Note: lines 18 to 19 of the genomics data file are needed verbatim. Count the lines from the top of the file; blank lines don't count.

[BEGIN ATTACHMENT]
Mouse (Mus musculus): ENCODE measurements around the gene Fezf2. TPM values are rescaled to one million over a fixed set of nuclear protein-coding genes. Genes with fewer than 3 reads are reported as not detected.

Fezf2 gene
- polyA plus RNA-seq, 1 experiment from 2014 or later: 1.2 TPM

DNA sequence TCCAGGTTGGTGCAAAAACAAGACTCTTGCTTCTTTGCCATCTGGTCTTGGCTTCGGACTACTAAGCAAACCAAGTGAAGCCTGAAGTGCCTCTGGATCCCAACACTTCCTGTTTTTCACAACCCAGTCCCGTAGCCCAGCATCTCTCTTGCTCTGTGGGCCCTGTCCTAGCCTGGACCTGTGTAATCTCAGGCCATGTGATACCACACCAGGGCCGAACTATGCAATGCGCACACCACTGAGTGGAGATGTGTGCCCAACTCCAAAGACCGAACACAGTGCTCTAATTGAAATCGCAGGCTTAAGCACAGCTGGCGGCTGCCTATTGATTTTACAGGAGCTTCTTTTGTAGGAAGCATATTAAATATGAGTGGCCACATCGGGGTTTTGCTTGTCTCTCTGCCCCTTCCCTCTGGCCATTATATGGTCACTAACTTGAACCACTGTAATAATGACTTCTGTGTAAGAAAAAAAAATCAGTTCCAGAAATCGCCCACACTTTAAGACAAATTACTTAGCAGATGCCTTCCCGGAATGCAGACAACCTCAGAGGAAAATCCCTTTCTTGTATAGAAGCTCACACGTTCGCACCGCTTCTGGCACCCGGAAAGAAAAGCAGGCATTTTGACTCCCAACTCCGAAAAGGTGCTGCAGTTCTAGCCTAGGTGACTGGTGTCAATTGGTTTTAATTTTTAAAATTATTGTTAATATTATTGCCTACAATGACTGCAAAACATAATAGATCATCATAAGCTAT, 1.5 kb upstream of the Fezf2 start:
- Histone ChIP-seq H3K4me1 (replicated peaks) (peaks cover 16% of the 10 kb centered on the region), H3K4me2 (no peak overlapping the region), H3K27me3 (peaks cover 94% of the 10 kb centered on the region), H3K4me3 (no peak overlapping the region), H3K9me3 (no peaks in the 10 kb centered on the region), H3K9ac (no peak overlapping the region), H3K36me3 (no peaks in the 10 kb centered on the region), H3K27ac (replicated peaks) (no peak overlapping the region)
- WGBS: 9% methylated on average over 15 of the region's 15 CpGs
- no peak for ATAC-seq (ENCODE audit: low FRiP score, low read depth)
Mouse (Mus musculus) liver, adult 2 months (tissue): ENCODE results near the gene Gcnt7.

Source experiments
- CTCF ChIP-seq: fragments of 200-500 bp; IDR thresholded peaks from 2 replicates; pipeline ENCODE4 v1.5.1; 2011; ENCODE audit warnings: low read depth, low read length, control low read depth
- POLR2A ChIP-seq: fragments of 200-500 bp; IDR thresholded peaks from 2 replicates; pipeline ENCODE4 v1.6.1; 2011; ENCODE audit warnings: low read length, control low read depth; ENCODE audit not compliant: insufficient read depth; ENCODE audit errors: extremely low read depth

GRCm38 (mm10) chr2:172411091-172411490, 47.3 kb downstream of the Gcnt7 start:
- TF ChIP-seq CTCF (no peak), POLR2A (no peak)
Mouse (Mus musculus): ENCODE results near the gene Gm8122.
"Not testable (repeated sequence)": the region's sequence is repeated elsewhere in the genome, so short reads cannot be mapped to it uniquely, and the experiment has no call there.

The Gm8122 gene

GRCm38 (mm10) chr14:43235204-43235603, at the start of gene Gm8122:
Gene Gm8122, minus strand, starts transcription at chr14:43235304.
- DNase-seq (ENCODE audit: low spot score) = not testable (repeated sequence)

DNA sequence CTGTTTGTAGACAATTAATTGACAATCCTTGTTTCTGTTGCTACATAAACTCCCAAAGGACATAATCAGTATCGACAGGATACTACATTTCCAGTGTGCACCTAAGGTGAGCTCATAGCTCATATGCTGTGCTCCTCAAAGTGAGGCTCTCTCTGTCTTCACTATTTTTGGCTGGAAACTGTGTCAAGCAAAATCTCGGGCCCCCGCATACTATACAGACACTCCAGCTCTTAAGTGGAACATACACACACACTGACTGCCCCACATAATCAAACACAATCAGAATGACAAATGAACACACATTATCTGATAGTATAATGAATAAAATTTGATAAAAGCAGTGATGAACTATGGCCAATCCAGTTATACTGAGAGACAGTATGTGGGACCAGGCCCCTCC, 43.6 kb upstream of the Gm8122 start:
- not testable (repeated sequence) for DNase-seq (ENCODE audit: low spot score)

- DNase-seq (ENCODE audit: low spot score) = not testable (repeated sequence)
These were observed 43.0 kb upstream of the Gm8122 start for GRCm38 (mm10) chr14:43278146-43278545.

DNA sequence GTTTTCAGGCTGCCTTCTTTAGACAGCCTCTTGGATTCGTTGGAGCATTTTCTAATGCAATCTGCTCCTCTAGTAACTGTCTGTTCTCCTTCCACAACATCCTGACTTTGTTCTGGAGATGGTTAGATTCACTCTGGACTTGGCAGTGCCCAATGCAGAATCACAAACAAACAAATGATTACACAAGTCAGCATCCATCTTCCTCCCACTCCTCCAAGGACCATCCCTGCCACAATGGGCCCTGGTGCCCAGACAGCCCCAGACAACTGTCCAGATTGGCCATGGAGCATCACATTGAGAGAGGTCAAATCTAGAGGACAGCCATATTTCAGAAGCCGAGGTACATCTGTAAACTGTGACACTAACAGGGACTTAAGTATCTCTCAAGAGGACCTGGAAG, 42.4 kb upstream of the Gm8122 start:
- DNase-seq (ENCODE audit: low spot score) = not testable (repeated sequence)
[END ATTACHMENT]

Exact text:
Gene Gm8122, minus strand, starts transcription at chr14:43235304.
- DNase-seq (ENCODE audit: low spot score) = not testable (repeated sequence)